Tuesday, November 27, 2018

Complex System Underlies Simple Story about GM Layoffs

I found this article in the Times yesterday about layoffs at GM.  It seemed pretty straightforward.
General Motors announced Monday that it planned to idle five factories in North America and cut roughly 14,000 jobs in a bid to trim costs. It was a jarring reflection of the auto industry’s adjustment to changing consumer tastes and sluggish sales.
It’s pretty remarkable because, as short as it is, it is directly or indirectly related to many dimensions of public policy I've devoted time and attention to in this blog, including inequality, taxes, interest rates, growth, trade, energy policy, climate change, globalization, immigration, and even automation and the future of work.

But then I thought about it and concluded I would have appreciated the article even more if Boudette, the author, had bothered to connect the elements in his article into a system.  As is, the story leaves the reader with a pretty clear victim (organized labor) and villain (GM management).  In this frame, the article appears to be a list of factors that help the reader understand why GM has decided to permanently close these plants.  It is, in effect, an apologia for GM management.  And relationships between public policy and poor socio-economic outcomes remain implicit if they are mentioned at all.

However, if the story were framed instead as a dynamic model, a network of causes and effects, the reader would be more likely to see how many of us -- including many of the laid off workers -- support policies that, at least in part, produce outcomes nobody likes.  When we paint this picture of a dynamic system we can see how all of us are affected by those outcomes as well, and also why it is so hard to change.

Here's my analysis.  Without changing any of the basic facts reported in the original story, see how linking the causes and effects might affect your own relationship with the news.

The biggest item in the story that deeply affects everything else is this:
Closing auto plants outright — rather than idling them, as G.M. says it plans — has been rare since the industry emerged from the recession. The last permanent shutdown of a plant in the United States came in 2016 when Mitsubishi Motors shuttered one in Normal, Ill. Before that, Ford closed a truck plant in St. Paul in 2011.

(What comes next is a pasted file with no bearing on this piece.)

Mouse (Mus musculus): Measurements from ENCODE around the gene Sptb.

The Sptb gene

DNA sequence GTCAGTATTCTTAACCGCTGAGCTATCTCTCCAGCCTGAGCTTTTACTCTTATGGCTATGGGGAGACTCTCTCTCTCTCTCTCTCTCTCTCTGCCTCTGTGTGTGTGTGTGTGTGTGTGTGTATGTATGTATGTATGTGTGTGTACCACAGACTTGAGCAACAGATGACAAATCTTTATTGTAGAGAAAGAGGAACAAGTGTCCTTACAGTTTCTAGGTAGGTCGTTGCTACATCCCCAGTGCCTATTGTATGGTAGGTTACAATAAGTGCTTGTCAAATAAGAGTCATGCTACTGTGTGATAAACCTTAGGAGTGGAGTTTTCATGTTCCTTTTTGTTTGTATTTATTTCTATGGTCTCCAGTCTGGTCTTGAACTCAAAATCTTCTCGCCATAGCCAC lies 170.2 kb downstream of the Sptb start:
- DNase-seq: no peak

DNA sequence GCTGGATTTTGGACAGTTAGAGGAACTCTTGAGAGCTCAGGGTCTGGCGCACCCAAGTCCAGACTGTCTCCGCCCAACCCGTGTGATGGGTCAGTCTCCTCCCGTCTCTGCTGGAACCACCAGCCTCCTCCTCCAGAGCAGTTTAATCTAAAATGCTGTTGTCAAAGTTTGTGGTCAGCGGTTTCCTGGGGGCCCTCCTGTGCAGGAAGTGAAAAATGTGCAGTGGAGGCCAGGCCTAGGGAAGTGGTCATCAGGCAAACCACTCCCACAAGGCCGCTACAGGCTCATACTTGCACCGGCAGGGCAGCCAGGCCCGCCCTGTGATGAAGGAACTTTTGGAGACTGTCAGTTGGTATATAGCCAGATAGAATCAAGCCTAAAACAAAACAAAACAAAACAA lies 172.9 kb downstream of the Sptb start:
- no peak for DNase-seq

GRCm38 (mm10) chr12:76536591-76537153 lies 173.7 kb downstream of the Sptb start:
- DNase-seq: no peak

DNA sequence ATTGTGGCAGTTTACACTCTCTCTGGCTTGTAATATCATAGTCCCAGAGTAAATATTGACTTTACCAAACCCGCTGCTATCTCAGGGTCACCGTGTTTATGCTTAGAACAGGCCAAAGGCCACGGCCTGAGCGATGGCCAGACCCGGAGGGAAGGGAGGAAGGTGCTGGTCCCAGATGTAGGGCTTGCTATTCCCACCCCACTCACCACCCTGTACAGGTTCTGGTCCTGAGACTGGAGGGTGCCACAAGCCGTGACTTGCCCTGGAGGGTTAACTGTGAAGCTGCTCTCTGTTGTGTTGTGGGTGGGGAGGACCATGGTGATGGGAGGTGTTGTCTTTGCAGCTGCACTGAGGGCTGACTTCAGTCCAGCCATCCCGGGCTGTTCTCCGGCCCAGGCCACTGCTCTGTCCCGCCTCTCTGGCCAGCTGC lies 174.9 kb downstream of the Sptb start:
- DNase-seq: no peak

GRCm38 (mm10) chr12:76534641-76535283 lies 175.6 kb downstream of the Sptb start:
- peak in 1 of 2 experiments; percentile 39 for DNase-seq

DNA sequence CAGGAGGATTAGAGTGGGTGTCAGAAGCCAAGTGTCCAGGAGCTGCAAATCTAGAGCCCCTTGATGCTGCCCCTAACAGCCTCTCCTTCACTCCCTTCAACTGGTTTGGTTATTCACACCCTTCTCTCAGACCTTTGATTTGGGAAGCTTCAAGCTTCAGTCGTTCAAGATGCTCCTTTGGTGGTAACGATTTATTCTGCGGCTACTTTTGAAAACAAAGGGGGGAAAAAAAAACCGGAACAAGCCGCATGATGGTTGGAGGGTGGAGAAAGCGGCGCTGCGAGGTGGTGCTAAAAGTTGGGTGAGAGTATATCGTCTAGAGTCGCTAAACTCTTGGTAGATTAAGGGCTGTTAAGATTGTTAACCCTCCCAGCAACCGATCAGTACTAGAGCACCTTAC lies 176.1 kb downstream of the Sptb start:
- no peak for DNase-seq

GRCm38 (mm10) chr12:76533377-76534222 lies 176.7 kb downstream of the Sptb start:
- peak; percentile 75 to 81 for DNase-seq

This is a new pattern in globalization:  companies are moving to seek growth markets, not just low-cost production.  To me this indicates a belief at the highest level in the company, the board, and public capital markets as well that these conditions, every one that follows in this essay, are structural and permanent.

First lets take a look at demand, the first cause.  Ultimately, soft demand is a consequence of inequality:  not enough middle and working class workers earn enough to own newer cars.  Period.  It make sense that car companies are seeking markets where workers are earning higher wages and consuming more by moving operations abroad.
Until last month, G.M. had been offering severance packages to entice salaried employees in North America to leave the company. In January, the company plans to cut additional white-collar jobs on an involuntary basis. Between the two actions, it aims to eliminate about 15 percent of its salaried jobs in North America.
Neither immigrants to the US nor foreign workers are taking our jobs; it's the lack of demand and surplus capacity.

But according to Boudette, it’s not just demand in general here but demand for these kinds of smaller and more energy efficient cars specifically.
Part of the retrenchment is a response to a slowdown in new-car sales that has prompted automakers to slim their operations and shed jobs. And earlier bets on smaller cars have had to be unwound as consumers have gravitated toward pickup trucks and sport-utility vehicles as a result of low gasoline prices.
And this is not limited to GM.  This news is part of a larger pattern:
Earlier this year, Ford said it would stop making sedans for the North American market and announced cuts in its work force. Fiat Chrysler stopped making small and midsize cars in 2016.
Low gas prices are a result of our energy policies.  They closed the small car plants permanently.  Yet they invest in their truck and SUV businesses which continue to grow in North America.  As they commit to this strategy they become even more opposed to policies that might reduce the impact of transportation on climate change but would also increase the cost of energy:  such policies would threaten their SUV business.  Re-entering the smaller and more fuel efficient car market would then require building new plants, an expensive proposition.  This reinforces the alignment of car manufacturers with the fossil fuel industry and against virtually anything we might consider to reduce the harmful effects of of carbon released into our atmosphere:  climate change

See the feedback loop?  This is a system.